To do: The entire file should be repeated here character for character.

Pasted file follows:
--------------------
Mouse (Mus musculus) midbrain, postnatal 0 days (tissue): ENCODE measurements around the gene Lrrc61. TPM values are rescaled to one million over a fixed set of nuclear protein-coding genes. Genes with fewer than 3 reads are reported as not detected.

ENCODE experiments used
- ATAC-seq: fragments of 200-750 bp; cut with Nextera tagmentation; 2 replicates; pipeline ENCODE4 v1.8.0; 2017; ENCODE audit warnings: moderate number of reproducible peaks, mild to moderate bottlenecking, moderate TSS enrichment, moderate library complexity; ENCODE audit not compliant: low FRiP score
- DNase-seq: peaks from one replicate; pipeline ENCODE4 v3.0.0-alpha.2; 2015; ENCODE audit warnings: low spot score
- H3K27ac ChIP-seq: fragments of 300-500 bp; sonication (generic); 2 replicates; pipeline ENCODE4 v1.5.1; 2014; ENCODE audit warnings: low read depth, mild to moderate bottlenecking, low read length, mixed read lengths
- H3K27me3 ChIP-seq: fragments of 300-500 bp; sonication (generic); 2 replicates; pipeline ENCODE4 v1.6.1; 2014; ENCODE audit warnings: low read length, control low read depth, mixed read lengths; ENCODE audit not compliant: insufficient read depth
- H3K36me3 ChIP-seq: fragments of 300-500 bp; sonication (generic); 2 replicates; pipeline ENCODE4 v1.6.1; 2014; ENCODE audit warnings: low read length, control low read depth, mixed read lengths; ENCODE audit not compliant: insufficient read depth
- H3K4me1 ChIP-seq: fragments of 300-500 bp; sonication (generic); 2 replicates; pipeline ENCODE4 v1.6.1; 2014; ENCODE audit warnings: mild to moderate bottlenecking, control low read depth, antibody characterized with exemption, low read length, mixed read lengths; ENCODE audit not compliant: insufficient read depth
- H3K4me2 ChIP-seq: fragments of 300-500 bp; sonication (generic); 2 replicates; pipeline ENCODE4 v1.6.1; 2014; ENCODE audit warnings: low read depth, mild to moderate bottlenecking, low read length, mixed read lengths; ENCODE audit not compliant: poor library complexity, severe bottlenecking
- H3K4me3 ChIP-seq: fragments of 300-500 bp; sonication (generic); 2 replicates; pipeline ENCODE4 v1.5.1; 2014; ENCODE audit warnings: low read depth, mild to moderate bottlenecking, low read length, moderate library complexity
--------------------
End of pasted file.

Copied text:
Mouse (Mus musculus) midbrain, postnatal 0 days (tissue): ENCODE measurements around the gene Lrrc61. TPM values are rescaled to one million over a fixed set of nuclear protein-coding genes. Genes with fewer than 3 reads are reported as not detected.

ENCODE experiments used
- ATAC-seq: fragments of 200-750 bp; cut with Nextera tagmentation; 2 replicates; pipeline ENCODE4 v1.8.0; 2017; ENCODE audit warnings: moderate number of reproducible peaks, mild to moderate bottlenecking, moderate TSS enrichment, moderate library complexity; ENCODE audit not compliant: low FRiP score
- DNase-seq: peaks from one replicate; pipeline ENCODE4 v3.0.0-alpha.2; 2015; ENCODE audit warnings: low spot score
- H3K27ac ChIP-seq: fragments of 300-500 bp; sonication (generic); 2 replicates; pipeline ENCODE4 v1.5.1; 2014; ENCODE audit warnings: low read depth, mild to moderate bottlenecking, low read length, mixed read lengths
- H3K27me3 ChIP-seq: fragments of 300-500 bp; sonication (generic); 2 replicates; pipeline ENCODE4 v1.6.1; 2014; ENCODE audit warnings: low read length, control low read depth, mixed read lengths; ENCODE audit not compliant: insufficient read depth
- H3K36me3 ChIP-seq: fragments of 300-500 bp; sonication (generic); 2 replicates; pipeline ENCODE4 v1.6.1; 2014; ENCODE audit warnings: low read length, control low read depth, mixed read lengths; ENCODE audit not compliant: insufficient read depth
- H3K4me1 ChIP-seq: fragments of 300-500 bp; sonication (generic); 2 replicates; pipeline ENCODE4 v1.6.1; 2014; ENCODE audit warnings: mild to moderate bottlenecking, control low read depth, antibody characterized with exemption, low read length, mixed read lengths; ENCODE audit not compliant: insufficient read depth
- H3K4me2 ChIP-seq: fragments of 300-500 bp; sonication (generic); 2 replicates; pipeline ENCODE4 v1.6.1; 2014; ENCODE audit warnings: low read depth, mild to moderate bottlenecking, low read length, mixed read lengths; ENCODE audit not compliant: poor library complexity, severe bottlenecking
- H3K4me3 ChIP-seq: fragments of 300-500 bp; sonication (generic); 2 replicates; pipeline ENCODE4 v1.5.1; 2014; ENCODE audit warnings: low read depth, mild to moderate bottlenecking, low read length, moderate library complexity